All officials fled in confusion, and the Jewish population remained helpless and desperate.
The confused retreat of the Soviet army made the Jews of Drohitchin feel that there was no one to flee with, and nowhere to go. They said that the Germans get to Minsk before Drohitchin, and no one believed that Soviet Russia was so weak. People felt that in the event of war, the Soviets would immediately hit back at Germany, which was already exhausted for a lengthy war against many countries. The fact that the Soviets retreated and didn't resist pushed the Jews into despair.
If Soviet Russia was so weak, people thought, then it was quite possible that a strike from German could bring down the Soviet regime and restore the Czarist system with its tradition of pogroms and Fight the Jews! Save Russia! The German authorities would certainly support this type of new revolution.
The distrust of Soviet power to resist, the fear of the restoration of Czarism, and the fear of being a refugee in faraway unfamiliar Russia prevented most Jews in Drohitchin from fleeing with the Soviets.
shot them in their home as they greeted the Germans advance team, calling out Communists are kaput! It was a Polish neighbor of Vermus named Malish who greeted the tank crew and welcomed them with milk.
The Jews of Drohitchin mourned the tragic deaths of the Vermuses, but they were happy to learn that the Soviet soldiers were reporting that they had been able to hold off the Germans at Biala Podolsk (a few dozen kilometers from Brisk), and that they would soon liquidate the remaining Germans units that were around town.
The breaking out of gunfire disappointed everyone. Many were feeling that they had made a tragic error in remaining in Drohitchin. This unfortunate impression soon proved correct.
The next morning, June 26, the Germans proceeded to take hostages in the middle of the market in Drohitchin, as was done in all other occupied towns. These several dozen hostages would be shot in the event something happened to the arriving German soldiers. In the meantime, groups of Germans checked Jewish homes (Drohitchin was populated exclusively by Jews, and the Christians lived in the outer areas of Starosiela and Zaritshka). The Germans went around in twos or threes to visit Jewish homes asking whether the residents had weapons. They would open money boxes, closets, table drawers and would seize money, watches, leather coats, clothes, wallets, soap, and anything else.
The hostages were freed that same day, and the house checks and systematic theft continued. Some of those doing the checks would ask if a person were Jewish. If a person responded in the affirmative, they would begin packing large bags and ordering the owners to take the captured property with them to their camps. On the way, they would console the Jews by telling them to relax, because in six weeks they would capture Moscow and establish a Jewish state in Siberia.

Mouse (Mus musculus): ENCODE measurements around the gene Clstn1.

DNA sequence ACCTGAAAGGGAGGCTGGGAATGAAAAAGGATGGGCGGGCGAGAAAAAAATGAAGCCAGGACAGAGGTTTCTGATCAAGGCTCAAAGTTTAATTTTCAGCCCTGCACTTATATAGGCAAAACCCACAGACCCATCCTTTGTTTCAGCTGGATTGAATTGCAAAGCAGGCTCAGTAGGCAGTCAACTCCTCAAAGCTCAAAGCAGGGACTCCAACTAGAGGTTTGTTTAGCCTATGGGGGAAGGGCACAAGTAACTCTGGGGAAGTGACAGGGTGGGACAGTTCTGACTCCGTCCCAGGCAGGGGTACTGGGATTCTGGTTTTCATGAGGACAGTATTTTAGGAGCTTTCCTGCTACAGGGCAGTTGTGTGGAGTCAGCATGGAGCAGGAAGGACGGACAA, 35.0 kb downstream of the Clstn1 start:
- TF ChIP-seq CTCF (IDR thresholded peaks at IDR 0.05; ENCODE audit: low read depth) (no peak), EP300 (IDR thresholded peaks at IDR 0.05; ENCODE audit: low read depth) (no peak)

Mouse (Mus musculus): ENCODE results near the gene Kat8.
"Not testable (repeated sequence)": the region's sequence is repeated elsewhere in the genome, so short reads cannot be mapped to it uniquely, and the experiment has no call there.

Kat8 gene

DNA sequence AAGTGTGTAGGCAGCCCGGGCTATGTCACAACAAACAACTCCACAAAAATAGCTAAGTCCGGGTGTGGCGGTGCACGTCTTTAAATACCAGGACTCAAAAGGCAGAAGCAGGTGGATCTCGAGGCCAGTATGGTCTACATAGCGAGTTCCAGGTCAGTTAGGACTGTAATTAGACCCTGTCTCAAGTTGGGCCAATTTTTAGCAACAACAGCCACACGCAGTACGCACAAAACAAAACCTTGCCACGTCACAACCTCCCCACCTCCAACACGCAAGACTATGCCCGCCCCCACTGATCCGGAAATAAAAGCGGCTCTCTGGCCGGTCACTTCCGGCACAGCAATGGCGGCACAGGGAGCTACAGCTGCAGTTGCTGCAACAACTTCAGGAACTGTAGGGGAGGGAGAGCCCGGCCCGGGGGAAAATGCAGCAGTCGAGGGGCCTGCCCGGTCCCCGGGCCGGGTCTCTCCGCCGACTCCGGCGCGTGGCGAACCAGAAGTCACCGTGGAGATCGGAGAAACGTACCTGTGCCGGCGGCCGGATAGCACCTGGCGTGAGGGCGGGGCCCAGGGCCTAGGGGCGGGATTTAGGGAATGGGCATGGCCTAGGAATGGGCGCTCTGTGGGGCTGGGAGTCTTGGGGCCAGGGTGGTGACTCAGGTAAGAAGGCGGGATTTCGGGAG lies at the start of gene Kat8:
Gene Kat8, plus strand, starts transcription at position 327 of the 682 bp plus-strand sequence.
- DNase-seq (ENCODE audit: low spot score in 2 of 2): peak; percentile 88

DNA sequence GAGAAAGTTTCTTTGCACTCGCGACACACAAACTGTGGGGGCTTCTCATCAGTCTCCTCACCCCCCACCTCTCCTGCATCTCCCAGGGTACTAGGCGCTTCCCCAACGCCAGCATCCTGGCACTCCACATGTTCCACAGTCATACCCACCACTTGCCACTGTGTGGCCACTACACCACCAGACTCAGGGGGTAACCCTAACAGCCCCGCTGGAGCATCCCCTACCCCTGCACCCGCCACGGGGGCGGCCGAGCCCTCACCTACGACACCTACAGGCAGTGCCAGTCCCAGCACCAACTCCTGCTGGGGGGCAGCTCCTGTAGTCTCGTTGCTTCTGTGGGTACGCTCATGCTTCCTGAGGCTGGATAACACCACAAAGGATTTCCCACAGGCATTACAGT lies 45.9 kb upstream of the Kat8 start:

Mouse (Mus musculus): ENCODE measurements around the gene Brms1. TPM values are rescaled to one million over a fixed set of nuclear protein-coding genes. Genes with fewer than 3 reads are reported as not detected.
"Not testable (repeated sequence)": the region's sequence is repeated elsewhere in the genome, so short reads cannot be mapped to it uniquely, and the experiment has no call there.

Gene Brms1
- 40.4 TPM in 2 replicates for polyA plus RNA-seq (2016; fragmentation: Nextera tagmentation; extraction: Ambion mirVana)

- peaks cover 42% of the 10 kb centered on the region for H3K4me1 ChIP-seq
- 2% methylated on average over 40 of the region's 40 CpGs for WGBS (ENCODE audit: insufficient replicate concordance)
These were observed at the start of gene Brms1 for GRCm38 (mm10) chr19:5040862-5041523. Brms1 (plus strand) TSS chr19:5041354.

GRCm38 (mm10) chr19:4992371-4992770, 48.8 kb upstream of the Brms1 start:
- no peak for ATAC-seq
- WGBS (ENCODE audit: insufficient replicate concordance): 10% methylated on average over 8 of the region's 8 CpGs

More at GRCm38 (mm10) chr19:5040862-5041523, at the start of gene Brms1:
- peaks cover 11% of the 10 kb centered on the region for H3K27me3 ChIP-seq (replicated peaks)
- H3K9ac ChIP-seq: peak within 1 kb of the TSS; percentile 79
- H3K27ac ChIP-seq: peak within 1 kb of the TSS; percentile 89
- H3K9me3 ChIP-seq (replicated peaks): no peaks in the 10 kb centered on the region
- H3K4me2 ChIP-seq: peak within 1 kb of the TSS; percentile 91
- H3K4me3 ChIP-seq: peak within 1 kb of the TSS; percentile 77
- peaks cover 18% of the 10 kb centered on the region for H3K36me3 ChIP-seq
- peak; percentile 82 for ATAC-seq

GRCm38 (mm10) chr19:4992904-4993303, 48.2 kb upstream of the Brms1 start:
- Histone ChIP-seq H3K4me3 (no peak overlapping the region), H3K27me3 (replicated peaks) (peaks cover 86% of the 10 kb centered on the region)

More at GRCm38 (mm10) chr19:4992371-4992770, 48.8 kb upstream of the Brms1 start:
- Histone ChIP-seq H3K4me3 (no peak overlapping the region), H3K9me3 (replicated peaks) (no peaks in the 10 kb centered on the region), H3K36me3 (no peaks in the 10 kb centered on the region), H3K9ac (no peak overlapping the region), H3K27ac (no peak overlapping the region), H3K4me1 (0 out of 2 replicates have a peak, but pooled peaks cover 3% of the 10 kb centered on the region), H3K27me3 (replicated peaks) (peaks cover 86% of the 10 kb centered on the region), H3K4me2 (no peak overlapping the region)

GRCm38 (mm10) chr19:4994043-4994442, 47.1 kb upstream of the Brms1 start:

[photo:] R. Yaakov and Meita Rosenstein and their daughters. From right: Rivka, Chaytsha, and Tila. All perished, may G-d avenge their blood!
At the end of June, a few days after the occupation of Drohitchin, a local government authority was set up, with the former Polish notary Chaplinski as mayor. Most of the officials in the government were Russian, and they plotted against the Polish mayor and the local police, which was made up of Poles.
The competing sides: the Pole Chaplinski and the Russian Kreiditch, who had many Jewish acquaintances before the war. They would assure the Jews that all inconveniences would be done the right way, and Jews should have no fear about their Jewishness. The Poles would make statements about how the Russian population hated the Jews, and the Russians would make the same statement about the Poles.
In the meantime, at a mass meeting in the market square, Mayor Chaplinski declared that Jews were outside of the law, and that they had to have yellow stars of David on their homes and clothes so they would be recognized. The Jews living in the nearby villages were ordered to move to Drohitchin.
Jews from Motele and Khomsk were killed with axes and scythes on the orders of the local priest.
In the village of Vietla the Christians didn't wait for the order, and killed the Jewish families who had been living there for years. Only a few Jews succeeded in
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